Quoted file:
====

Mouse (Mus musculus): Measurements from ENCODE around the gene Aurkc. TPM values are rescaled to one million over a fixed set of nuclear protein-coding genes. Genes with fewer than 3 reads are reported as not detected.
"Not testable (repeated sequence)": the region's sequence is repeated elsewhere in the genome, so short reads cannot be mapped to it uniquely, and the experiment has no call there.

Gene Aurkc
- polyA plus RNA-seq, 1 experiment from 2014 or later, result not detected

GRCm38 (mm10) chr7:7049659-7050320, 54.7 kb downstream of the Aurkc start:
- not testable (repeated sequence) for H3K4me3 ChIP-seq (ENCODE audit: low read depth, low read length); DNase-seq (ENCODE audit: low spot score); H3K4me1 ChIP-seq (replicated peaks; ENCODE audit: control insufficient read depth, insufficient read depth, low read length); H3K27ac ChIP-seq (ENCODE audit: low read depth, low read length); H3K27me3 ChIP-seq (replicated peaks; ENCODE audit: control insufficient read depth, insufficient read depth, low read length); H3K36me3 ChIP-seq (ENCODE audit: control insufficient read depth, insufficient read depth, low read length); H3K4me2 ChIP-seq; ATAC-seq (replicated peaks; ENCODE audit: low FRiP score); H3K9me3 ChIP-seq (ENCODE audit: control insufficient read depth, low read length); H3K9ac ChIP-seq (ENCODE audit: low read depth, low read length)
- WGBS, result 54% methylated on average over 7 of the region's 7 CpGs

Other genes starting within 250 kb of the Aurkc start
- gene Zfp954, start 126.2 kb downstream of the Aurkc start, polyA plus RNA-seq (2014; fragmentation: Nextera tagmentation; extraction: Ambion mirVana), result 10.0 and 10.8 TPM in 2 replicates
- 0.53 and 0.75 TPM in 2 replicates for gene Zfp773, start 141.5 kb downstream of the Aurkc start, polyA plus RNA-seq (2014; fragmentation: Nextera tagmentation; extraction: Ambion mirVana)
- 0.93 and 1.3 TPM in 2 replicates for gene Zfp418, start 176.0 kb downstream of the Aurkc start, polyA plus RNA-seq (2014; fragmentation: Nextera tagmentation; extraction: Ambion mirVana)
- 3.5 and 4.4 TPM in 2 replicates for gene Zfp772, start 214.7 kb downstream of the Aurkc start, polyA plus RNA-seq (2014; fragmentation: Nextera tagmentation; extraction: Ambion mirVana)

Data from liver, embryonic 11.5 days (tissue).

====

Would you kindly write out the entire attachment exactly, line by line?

Mouse (Mus musculus): Measurements from ENCODE around the gene Aurkc. TPM values are rescaled to one million over a fixed set of nuclear protein-coding genes. Genes with fewer than 3 reads are reported as not detected.
"Not testable (repeated sequence)": the region's sequence is repeated elsewhere in the genome, so short reads cannot be mapped to it uniquely, and the experiment has no call there.

Gene Aurkc
- polyA plus RNA-seq, 1 experiment from 2014 or later, result not detected

GRCm38 (mm10) chr7:7049659-7050320, 54.7 kb downstream of the Aurkc start:
- not testable (repeated sequence) for H3K4me3 ChIP-seq (ENCODE audit: low read depth, low read length); DNase-seq (ENCODE audit: low spot score); H3K4me1 ChIP-seq (replicated peaks; ENCODE audit: control insufficient read depth, insufficient read depth, low read length); H3K27ac ChIP-seq (ENCODE audit: low read depth, low read length); H3K27me3 ChIP-seq (replicated peaks; ENCODE audit: control insufficient read depth, insufficient read depth, low read length); H3K36me3 ChIP-seq (ENCODE audit: control insufficient read depth, insufficient read depth, low read length); H3K4me2 ChIP-seq; ATAC-seq (replicated peaks; ENCODE audit: low FRiP score); H3K9me3 ChIP-seq (ENCODE audit: control insufficient read depth, low read length); H3K9ac ChIP-seq (ENCODE audit: low read depth, low read length)
- WGBS, result 54% methylated on average over 7 of the region's 7 CpGs

Other genes starting within 250 kb of the Aurkc start
- gene Zfp954, start 126.2 kb downstream of the Aurkc start, polyA plus RNA-seq (2014; fragmentation: Nextera tagmentation; extraction: Ambion mirVana), result 10.0 and 10.8 TPM in 2 replicates
- 0.53 and 0.75 TPM in 2 replicates for gene Zfp773, start 141.5 kb downstream of the Aurkc start, polyA plus RNA-seq (2014; fragmentation: Nextera tagmentation; extraction: Ambion mirVana)
- 0.93 and 1.3 TPM in 2 replicates for gene Zfp418, start 176.0 kb downstream of the Aurkc start, polyA plus RNA-seq (2014; fragmentation: Nextera tagmentation; extraction: Ambion mirVana)
- 3.5 and 4.4 TPM in 2 replicates for gene Zfp772, start 214.7 kb downstream of the Aurkc start, polyA plus RNA-seq (2014; fragmentation: Nextera tagmentation; extraction: Ambion mirVana)

Data from liver, embryonic 11.5 days (tissue).